How to Maintain the Spine Angle in a Golf Swing

By John Wagner
Maintain your spine angle through the swing.
Maintain your spine angle through the swing.

When establishing your setup, it is important to have good posture and feel balanced. From this position, you should maintain your spine angle throughout your full swing. Many amateur golfers have a tendency to raise up during the downswing in an effort to lift the ball up. This can cause a variety of poor shots, including a topped shot. By maintaining the spine angle, you can hit down on the ball properly. Good posture, balance and body rotation are critical to maintaining your spine angle.

Grip the club and take a shoulder-width stance. Flex your knees slightly, bend forward at your hips and push your rear end back. Keep your back flat and tension-free. Do not round your shoulders. This gives you the proper spine angle at setup. Distribute your weight equally on both feet. The weight should be on the balls of your feet -- not the toes or heels.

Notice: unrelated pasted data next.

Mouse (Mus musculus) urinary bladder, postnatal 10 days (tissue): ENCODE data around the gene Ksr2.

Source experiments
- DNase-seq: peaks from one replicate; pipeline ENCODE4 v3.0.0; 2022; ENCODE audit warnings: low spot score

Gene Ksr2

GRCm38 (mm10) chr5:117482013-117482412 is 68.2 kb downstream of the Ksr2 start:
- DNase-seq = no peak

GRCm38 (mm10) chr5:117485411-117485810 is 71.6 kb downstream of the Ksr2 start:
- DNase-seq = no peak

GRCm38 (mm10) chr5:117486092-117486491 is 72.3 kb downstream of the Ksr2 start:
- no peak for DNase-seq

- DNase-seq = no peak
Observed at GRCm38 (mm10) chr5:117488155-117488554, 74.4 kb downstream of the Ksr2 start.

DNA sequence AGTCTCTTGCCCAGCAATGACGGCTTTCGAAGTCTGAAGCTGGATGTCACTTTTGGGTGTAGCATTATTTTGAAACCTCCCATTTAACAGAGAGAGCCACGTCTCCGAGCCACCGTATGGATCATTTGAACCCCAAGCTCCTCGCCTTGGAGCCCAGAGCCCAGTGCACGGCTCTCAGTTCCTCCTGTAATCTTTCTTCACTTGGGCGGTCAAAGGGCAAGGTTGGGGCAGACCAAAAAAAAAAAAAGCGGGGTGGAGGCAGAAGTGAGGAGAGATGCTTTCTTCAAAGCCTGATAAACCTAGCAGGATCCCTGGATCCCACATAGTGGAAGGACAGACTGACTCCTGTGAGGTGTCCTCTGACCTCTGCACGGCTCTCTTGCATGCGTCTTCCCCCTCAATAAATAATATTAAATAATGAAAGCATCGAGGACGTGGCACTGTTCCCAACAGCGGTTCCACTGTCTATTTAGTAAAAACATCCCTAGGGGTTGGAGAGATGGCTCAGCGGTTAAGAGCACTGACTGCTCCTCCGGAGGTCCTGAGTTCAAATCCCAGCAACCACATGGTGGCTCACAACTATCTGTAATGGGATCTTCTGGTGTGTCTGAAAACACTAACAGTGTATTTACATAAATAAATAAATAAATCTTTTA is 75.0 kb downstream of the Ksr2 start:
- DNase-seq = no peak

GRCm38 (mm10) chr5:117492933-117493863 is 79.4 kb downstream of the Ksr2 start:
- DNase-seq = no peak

Swing the club back with your shoulders and allow your hips to rotate. Rotate your left shoulder (for right-handed golfers) down under your chin as you swing the club back. Maintain the flex in both knees as you swing the club back. Stop your backswing when your left shoulder is under your chin. Both knees should still be flexed and your weight should still be on the balls of your feet.

Turn your hips toward the target to start your downswing. Let your right shoulder rotate down under your chin as you reach impact. Keep turning your hips toward the target as your right shoulder swings under your chin. Your left leg will begin to straighten as you swing through impact.

Turn your hips and shoulders through so they face the target. Your right shoulder should be tilted slightly lower than the left at your finish.

About the Author

John Wagner is a certified golf instructor and professional golfer with more than 10 years of experience. As a certified GolfTEC, TPI Level 3 and Chuck Cook Golf Instructor, he has given more than 9,000 golf lessons.

Photo Credits

  • Siri Stafford/Photodisc/Getty Images
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